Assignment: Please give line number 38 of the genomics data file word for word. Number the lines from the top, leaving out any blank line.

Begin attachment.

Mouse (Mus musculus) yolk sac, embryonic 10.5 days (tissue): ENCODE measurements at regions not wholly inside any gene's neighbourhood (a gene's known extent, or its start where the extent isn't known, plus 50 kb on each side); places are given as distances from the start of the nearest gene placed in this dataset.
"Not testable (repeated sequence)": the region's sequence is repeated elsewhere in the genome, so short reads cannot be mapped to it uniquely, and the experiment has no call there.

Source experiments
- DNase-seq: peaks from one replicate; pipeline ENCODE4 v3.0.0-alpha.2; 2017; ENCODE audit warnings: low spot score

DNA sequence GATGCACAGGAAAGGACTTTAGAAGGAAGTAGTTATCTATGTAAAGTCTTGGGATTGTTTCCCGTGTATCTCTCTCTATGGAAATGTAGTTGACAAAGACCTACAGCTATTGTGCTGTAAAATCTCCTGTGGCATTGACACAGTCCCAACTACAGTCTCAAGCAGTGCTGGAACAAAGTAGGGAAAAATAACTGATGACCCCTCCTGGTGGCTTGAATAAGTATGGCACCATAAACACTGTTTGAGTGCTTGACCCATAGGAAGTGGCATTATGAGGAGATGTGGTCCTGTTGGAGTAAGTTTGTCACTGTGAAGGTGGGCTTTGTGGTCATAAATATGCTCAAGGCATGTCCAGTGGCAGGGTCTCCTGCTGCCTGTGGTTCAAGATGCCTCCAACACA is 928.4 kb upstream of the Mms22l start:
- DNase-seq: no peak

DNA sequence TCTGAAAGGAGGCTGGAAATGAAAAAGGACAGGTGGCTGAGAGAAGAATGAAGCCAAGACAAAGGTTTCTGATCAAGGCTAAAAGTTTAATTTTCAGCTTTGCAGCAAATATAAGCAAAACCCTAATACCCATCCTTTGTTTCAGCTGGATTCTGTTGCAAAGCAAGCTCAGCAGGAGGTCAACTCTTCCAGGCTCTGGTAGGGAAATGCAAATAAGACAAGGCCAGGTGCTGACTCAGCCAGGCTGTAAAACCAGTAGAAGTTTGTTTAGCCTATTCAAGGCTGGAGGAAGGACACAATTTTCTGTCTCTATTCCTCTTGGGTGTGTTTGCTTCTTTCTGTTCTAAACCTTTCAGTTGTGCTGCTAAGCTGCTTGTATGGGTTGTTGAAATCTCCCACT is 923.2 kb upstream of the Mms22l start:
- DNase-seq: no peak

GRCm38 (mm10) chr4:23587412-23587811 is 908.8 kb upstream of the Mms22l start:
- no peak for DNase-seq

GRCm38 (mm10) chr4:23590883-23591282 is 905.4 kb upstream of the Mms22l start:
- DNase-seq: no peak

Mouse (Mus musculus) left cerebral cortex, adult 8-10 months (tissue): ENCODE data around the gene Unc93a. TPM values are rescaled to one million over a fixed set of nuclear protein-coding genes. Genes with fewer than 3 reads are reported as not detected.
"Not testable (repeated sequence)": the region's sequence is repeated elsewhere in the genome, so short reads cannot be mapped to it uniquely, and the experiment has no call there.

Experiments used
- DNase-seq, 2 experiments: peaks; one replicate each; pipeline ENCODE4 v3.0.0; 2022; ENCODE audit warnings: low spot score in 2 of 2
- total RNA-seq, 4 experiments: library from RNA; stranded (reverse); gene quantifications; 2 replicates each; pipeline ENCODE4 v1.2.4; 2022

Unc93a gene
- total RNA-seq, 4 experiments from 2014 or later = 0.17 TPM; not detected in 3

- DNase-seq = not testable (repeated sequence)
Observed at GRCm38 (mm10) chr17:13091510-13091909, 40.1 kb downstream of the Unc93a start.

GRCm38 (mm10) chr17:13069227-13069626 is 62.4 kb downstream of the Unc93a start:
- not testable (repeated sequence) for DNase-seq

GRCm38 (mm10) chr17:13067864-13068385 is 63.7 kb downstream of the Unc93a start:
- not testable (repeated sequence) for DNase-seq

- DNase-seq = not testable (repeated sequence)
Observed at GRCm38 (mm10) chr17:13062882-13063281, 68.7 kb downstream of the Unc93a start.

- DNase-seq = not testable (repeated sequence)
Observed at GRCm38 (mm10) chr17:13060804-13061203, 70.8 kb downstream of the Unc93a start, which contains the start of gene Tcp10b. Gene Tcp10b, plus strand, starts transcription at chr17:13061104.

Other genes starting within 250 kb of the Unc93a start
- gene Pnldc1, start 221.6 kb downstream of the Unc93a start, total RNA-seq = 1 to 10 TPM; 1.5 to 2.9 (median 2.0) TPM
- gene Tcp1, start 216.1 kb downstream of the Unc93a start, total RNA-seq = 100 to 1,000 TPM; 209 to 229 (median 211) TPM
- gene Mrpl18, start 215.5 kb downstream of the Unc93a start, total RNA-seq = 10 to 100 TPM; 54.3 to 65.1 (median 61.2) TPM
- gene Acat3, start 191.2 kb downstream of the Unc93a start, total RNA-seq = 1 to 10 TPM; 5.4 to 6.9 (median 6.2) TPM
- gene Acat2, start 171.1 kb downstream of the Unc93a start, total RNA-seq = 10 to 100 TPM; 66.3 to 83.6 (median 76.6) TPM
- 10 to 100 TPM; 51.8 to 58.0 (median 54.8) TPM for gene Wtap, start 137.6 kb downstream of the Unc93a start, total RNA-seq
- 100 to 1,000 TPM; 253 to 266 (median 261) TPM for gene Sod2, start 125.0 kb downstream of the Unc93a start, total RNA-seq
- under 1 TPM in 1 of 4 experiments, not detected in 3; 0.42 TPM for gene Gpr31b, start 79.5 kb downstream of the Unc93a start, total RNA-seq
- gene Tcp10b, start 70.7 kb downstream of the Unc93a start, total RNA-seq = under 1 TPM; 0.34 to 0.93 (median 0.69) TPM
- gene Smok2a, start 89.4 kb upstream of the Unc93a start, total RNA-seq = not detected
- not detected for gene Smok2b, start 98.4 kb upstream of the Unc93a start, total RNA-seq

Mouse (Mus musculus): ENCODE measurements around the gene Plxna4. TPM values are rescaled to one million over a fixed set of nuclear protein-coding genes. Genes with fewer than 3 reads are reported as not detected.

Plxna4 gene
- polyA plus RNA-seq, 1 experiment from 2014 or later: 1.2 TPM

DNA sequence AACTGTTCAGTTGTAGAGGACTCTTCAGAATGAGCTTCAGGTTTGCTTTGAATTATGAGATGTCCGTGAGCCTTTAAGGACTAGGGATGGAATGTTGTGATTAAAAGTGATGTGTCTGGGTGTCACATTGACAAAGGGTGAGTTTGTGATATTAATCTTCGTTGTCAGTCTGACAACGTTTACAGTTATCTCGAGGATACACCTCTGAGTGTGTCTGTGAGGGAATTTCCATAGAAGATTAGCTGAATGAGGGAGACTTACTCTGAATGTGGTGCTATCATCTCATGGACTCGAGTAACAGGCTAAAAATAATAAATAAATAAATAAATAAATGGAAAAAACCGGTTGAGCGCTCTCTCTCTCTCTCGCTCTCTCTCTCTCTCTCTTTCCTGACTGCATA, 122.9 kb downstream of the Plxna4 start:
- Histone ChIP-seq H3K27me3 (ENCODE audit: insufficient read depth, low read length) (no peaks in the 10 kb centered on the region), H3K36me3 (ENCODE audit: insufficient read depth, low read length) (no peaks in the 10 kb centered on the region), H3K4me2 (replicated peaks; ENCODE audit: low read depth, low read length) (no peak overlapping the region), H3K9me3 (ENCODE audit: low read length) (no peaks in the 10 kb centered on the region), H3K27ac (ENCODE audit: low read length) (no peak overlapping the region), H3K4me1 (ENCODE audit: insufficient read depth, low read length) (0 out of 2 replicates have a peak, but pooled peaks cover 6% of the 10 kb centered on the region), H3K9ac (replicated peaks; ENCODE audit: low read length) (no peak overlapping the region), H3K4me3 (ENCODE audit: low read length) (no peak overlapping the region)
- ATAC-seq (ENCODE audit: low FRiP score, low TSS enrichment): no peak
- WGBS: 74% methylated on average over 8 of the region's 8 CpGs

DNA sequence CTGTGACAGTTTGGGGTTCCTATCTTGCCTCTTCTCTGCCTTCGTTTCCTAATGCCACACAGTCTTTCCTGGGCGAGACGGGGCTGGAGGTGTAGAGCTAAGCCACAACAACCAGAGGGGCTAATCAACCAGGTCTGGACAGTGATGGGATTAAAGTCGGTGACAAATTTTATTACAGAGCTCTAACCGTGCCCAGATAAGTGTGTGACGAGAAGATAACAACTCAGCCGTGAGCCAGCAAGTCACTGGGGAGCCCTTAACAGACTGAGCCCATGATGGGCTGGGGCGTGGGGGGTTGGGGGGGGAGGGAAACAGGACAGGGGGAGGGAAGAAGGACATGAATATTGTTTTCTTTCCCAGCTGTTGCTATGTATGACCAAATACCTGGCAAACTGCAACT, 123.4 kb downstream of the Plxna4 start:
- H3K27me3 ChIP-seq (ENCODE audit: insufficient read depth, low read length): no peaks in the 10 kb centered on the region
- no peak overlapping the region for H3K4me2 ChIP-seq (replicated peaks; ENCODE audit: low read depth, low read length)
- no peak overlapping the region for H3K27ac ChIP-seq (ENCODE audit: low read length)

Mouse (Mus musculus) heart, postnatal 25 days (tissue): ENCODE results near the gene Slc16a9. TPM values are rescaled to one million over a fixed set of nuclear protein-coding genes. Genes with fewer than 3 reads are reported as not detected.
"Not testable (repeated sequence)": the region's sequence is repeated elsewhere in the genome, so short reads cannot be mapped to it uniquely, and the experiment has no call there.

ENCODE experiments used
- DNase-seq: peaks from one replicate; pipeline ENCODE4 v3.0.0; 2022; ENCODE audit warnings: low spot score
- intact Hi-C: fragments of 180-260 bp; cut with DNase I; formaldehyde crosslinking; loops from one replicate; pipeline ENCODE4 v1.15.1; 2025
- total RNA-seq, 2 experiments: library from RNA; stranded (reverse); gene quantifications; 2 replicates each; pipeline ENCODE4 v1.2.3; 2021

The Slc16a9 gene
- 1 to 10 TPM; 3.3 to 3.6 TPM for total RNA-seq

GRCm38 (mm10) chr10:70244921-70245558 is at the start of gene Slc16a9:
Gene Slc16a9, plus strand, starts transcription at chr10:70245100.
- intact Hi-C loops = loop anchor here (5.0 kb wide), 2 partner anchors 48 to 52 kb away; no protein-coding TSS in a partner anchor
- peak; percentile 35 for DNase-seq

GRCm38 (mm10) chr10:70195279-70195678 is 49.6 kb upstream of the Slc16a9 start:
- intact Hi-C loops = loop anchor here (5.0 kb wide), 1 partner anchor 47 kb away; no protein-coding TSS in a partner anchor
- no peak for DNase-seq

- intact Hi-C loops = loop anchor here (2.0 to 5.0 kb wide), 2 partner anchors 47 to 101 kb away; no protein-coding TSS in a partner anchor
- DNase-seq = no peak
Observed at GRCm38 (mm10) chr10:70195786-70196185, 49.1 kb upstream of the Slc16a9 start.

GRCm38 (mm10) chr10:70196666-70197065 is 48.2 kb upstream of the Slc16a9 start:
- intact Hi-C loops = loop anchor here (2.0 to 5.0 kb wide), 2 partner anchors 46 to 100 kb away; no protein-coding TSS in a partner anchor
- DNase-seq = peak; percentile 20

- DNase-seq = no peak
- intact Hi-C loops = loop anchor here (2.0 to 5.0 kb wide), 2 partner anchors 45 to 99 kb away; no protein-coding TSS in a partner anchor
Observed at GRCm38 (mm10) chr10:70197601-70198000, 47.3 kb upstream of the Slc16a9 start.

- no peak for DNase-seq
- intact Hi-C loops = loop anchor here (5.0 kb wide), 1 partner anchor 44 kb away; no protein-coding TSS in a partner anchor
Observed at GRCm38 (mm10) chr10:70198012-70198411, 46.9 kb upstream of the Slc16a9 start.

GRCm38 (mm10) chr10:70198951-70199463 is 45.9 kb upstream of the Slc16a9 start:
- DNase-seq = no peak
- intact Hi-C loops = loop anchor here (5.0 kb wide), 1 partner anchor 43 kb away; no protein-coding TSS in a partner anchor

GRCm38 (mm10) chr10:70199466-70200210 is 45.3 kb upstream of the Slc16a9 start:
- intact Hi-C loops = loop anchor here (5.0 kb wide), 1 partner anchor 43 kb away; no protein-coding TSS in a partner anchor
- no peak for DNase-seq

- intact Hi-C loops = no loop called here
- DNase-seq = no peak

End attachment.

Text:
- under 1 TPM in 1 of 4 experiments, not detected in 3; 0.42 TPM for gene Gpr31b, start 79.5 kb downstream of the Unc93a start, total RNA-seq